Today we celebrate International Women’s Day, a global celebration of the social, economic, cultural, and political achievements of women, as well as a day of awareness and activism with the aim of accelerating gender parity worldwide. Fittingly included within our national celebration of Women’s History Month, International Women’s Day seeks to not just celebrate women and encourage awareness of gender inequality on the national scale, but also inspire a global conversation and renew efforts to challenge biases against women.
In particular, we take this time to think of the women poets who have influenced American literature in the past and continue to influence it today—because or despite of whatever socio-political or cultural challenges they faced in their respective times. From Sappho to Emily Dickinson, from Gertrude Stein to Anne Sexton, from H. D. to Lucille Clifton, Marilyn Hacker, Naomi Shihab Nye, and Adrienne Rich, there are countless women who have been innovators in their speech, content, form, etc., making their mark in the cultural consciousness of American literature.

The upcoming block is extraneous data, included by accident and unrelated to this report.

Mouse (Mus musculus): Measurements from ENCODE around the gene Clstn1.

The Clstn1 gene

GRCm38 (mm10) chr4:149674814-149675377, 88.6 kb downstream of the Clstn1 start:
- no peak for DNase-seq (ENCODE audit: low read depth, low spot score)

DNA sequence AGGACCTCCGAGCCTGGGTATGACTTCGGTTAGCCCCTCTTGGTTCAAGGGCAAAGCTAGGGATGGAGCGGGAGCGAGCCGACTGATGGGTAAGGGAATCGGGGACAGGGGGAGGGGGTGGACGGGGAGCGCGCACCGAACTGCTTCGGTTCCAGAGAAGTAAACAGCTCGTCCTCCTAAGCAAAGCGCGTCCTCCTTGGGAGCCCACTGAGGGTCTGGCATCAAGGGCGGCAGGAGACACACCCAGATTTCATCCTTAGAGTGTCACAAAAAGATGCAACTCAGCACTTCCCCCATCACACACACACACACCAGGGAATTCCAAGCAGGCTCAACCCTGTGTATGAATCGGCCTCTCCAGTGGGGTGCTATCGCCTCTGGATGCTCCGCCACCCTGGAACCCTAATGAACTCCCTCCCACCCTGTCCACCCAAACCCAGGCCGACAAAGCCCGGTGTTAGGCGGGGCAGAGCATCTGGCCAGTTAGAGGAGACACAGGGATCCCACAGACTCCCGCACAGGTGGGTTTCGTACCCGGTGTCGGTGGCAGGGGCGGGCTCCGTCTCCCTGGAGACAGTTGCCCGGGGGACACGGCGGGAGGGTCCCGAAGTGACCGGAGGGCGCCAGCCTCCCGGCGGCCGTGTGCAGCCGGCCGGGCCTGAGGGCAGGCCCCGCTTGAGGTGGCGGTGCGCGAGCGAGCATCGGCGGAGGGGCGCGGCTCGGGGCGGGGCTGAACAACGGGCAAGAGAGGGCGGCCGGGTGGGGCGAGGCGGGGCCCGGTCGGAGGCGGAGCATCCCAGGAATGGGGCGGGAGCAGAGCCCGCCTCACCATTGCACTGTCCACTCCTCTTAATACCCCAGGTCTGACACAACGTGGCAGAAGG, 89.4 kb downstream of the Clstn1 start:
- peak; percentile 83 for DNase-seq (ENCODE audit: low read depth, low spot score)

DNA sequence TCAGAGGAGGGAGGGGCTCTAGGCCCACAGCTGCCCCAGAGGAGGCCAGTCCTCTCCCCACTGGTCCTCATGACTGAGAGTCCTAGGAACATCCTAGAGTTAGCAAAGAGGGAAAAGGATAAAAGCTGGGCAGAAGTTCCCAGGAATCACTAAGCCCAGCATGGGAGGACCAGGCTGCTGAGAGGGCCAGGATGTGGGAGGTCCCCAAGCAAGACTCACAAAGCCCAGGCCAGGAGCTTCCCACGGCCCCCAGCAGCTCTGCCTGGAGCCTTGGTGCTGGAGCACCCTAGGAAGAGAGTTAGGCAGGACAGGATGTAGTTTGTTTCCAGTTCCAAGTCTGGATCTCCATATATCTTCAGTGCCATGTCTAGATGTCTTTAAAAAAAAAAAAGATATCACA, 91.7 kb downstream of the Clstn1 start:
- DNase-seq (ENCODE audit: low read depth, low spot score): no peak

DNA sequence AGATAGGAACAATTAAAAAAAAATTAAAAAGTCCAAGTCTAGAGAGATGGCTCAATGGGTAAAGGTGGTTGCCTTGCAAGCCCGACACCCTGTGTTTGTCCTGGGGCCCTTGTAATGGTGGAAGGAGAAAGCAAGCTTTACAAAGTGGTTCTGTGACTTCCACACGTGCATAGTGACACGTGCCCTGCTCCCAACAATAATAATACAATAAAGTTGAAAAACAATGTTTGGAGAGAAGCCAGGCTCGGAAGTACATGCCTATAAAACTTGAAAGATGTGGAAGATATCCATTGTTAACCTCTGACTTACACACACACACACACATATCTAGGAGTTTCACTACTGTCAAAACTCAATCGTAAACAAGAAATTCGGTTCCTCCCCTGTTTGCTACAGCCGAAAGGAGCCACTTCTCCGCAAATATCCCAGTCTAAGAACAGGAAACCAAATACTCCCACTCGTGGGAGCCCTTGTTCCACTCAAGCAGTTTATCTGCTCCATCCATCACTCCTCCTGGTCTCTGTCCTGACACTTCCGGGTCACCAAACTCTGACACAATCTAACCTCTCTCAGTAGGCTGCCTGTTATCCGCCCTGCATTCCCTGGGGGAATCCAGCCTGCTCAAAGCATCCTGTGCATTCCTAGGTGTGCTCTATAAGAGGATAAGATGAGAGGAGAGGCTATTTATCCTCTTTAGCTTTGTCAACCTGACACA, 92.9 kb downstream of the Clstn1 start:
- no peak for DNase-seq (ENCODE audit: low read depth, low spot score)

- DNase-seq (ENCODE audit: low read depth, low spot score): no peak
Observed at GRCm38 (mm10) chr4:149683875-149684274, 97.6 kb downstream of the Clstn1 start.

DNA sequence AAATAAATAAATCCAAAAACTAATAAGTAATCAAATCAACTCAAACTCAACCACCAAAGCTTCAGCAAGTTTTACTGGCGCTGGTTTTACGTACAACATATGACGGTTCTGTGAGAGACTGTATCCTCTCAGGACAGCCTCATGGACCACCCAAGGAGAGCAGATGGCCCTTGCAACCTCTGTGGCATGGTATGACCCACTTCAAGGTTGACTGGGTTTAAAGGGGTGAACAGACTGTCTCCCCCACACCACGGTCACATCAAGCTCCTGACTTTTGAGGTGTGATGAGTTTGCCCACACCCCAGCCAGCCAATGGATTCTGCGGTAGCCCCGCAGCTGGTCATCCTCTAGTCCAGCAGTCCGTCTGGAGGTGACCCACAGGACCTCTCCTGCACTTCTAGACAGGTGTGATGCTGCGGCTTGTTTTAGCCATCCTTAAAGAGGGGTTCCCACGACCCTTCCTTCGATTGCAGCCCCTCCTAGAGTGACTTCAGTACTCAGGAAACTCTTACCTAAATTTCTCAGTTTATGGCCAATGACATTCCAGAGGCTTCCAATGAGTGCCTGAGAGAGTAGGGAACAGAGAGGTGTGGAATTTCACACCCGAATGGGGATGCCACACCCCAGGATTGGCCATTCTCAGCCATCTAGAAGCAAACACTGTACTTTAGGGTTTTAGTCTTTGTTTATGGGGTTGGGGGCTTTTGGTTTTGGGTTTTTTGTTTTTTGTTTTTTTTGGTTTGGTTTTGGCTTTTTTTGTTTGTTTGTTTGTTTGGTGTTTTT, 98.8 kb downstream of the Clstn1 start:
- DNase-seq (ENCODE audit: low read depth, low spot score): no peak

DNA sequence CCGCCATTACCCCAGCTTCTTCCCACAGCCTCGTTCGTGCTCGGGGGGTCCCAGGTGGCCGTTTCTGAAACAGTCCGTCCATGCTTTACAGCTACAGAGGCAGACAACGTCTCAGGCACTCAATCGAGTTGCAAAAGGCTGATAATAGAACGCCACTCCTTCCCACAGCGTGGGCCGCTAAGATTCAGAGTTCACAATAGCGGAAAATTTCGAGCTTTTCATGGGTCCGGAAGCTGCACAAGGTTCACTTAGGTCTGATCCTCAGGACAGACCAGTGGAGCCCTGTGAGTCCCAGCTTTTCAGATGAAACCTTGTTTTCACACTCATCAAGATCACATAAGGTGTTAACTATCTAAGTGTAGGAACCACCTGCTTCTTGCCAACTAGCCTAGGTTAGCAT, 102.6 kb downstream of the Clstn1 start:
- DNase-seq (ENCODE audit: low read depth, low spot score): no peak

Celebrate International Women’s Day—as well as the rest of Women’s History Month, and beyond—by visiting our Women’s History Month page, featuring a curated collection of poems, videos, audio, essays, lesson plans, and ephemera from and about women poets, and check back in Stanza this month for more coverage.